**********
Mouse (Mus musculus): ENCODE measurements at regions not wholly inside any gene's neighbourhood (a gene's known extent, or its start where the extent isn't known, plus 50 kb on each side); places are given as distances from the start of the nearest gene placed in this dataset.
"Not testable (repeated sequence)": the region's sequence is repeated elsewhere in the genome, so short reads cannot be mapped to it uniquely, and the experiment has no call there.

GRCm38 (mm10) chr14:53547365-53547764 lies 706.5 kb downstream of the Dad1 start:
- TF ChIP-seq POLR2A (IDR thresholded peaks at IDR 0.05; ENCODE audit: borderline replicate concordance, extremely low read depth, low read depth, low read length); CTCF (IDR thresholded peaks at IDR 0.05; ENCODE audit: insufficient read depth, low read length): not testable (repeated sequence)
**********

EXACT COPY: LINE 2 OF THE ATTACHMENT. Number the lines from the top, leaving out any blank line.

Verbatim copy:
"Not testable (repeated sequence)": the region's sequence is repeated elsewhere in the genome, so short reads cannot be mapped to it uniquely, and the experiment has no call there.